Plaintiff makes much of this Court's Findings of Fact involving the contract negotiations between plaintiffs and defendant to argue that defendant Woerth expressly assumed responsibility for the improvement costs in the written lease agreement. Specifically, they cite to Finding No. 23, wherein we stated as follows:

 
By way of letter dated April 12, 1996, Hershon advised Woerth that the property was being improved well beyond the initial $50,000 estimate. Indeed, he notified her that, as of that date, plaintiffs had spent more than $100,000 on the house and were working toward the $200,000 mark.... This information was crucial since the lease originally included the parties' agreement that, if the property was sold, plaintiffs would get $50,000 for their investment. (T.T. Hershon). Hershon agreed that, as long as they received the full value out of the twenty-year lease, they would forego any difference between the $50,000 provision and the amount actually spent.

Findings and Conclusions at ¶ 23 (footnotes omitted). On the basis of this finding, the plaintiff argues that "Woerth had agreed to repay that investment if they did not receive the full twenty year term of their lease." Plaintiff's Motion at p. 5. Thus, the Court must "effectuat[e] the parties' intent and restor[e] to plaintiffs the investment which they put into the Stone House with the full knowledge, acquiescence and indeed, the full encouragement from Woerth." Id. at p. 6.

Plaintiff's argument, however, relies on parole evidence rather than the express terms of the lease. As we have previously recognized, a lease agreement exists in the nature of a contract, and is controlled by principles of contract law. Warren v. Greenfield, 407 Pa.Super. 600, 595 A.2d 1308, 1311-1312 (1991). "In construing a contract, the intention of the parties is paramount and the court will adopt an interpretation which under all circumstances ascribes the most reasonable, probable, and natural conduct of the parties, bearing in mind the objects manifestly to be accomplished." Village Beer and Beverage, Inc. v. Vernon D. Cox and Co., Inc., 327 Pa.Super. 99, 475 A.2d 117, 121 (1984). However, "the intent of the parties to a written contract is regarded as embodied in the writing itself." Warren, 595 A.2d at 1311. Only where an ambiguity exists in the contract is parol evidence admissible to explain, clarify or resolve the ambiguity. Sun Company, Inc. v. Pennsylvania Turnpike Commission, 708 A.2d 875, 878 (1998).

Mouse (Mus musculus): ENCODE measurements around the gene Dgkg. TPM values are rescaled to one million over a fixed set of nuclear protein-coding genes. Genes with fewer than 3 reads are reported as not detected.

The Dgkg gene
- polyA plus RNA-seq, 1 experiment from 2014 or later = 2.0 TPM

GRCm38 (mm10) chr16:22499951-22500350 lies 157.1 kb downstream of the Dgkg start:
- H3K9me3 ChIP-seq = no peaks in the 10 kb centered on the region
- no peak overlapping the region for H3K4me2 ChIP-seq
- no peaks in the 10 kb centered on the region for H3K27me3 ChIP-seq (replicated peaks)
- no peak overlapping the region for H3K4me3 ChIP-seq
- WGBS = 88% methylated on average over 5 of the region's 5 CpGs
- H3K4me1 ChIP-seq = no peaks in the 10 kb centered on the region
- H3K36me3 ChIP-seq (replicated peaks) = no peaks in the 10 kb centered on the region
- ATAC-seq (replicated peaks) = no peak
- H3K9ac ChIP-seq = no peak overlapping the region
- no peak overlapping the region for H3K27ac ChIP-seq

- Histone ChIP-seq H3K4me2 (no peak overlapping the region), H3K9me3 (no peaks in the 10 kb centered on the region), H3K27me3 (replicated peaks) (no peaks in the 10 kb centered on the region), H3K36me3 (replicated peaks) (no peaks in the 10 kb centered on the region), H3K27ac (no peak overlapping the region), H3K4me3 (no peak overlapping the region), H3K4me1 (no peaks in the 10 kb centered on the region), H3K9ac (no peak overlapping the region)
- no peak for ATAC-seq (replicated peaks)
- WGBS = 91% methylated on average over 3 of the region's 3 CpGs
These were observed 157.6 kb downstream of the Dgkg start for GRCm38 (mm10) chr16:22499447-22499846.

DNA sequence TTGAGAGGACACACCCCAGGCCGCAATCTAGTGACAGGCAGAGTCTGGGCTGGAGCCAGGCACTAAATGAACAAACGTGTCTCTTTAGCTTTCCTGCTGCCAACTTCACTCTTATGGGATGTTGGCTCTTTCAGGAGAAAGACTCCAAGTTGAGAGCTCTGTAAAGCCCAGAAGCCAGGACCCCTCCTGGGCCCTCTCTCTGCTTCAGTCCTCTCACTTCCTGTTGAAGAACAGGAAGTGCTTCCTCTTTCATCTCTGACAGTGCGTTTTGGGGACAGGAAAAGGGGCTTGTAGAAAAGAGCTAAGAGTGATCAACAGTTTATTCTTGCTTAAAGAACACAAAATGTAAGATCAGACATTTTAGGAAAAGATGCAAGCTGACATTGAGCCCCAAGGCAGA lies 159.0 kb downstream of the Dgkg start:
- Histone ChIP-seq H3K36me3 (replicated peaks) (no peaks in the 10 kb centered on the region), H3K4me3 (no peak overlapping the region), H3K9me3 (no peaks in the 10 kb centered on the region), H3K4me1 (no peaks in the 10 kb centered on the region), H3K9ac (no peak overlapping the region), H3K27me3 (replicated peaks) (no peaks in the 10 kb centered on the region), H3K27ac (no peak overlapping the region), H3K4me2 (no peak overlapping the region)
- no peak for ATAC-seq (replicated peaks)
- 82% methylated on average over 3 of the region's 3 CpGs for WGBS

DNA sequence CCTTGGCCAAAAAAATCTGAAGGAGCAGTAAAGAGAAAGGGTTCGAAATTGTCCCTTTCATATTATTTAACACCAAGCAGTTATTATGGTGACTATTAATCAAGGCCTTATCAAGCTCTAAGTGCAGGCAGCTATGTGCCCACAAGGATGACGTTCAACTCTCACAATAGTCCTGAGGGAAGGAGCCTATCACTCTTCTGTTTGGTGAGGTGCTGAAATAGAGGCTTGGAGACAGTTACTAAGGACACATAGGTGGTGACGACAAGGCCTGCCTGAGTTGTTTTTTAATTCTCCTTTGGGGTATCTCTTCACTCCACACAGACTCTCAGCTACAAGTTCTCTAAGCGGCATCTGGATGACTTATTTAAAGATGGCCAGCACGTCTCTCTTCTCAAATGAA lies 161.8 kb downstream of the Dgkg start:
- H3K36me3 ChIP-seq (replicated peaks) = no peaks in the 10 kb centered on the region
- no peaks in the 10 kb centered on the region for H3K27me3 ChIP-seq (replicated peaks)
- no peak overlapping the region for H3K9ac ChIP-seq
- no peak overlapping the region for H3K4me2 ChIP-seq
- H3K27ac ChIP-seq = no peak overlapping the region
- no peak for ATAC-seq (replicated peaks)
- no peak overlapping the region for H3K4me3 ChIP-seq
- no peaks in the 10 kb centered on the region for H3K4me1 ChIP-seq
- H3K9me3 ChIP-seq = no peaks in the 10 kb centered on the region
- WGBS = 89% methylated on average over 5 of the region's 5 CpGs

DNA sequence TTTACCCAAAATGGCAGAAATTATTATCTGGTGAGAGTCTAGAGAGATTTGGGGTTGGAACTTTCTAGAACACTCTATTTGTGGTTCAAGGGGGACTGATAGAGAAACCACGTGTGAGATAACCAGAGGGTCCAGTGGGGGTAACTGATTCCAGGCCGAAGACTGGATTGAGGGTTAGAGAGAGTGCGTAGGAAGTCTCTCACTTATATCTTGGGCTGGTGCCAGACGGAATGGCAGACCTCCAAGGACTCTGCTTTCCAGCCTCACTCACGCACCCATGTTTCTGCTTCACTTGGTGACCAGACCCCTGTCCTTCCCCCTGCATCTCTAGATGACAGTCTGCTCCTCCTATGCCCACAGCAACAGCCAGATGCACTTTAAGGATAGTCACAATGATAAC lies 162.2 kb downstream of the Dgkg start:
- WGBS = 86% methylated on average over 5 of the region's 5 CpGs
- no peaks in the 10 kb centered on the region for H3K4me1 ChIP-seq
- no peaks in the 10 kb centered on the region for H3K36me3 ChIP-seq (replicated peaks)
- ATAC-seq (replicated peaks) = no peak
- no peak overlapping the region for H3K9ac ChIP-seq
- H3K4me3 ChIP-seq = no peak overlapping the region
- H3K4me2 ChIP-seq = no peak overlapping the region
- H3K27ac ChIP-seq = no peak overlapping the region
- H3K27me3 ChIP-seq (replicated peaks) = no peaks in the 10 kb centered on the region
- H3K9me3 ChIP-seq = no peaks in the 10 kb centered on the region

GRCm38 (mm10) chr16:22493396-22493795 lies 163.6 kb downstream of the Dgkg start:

The sole provisions in the lease agreement addressing improvements were as follows:

 
Alterations. Tenant must obtain Landlord's prior written consent to paint or wallpaper the Leased Premises, or to install paneling, flooring, partitions, railings *686 or make any other alterations. Tenant must not alter the plumbing ventilation air-conditioning, heating or electric systems. All the alterations, installations and improvements shall become property of the Landlord when completed and paid for, and shall be surrendered as part of the Leased Premises at the end of the term. Landlord is not required to pay for any of the work performed under this section unless he has agreed to pay as indicated in his written consent.
 
***
 
Any and all improvements made by Lessee, Lessee's agents, servants, guests, heirs, assigns and all those claiming under Lessee; Must be approved of, in writing by Lessor.
 
***
 
Any and all permanent improvements made by Lessee, Lessee's agents, servants, guests, heirs, assigns and all those claiming under Lessee, are not to be considered as any part of rent due to Lessor; but are to remain with the property at the termination of the lease.

Thus, while Ms. Woerth knew of the extent of plaintiff's expenditures on the property, she explicitly declined, by way of these provisions, to assume any responsibility for the cost of the improvements, and further indicated that plaintiff had no right to recover for any value of her improvements upon lawful termination of the lease. In light of such express and unambiguous language exonerating defendant from any liability for the improvement expenses incurred, the Court cannot consider parole evidence as to the parties' discussions and, in turn, cannot find that Ms. Woerth assumed responsibility for the improvements in the lease.[3]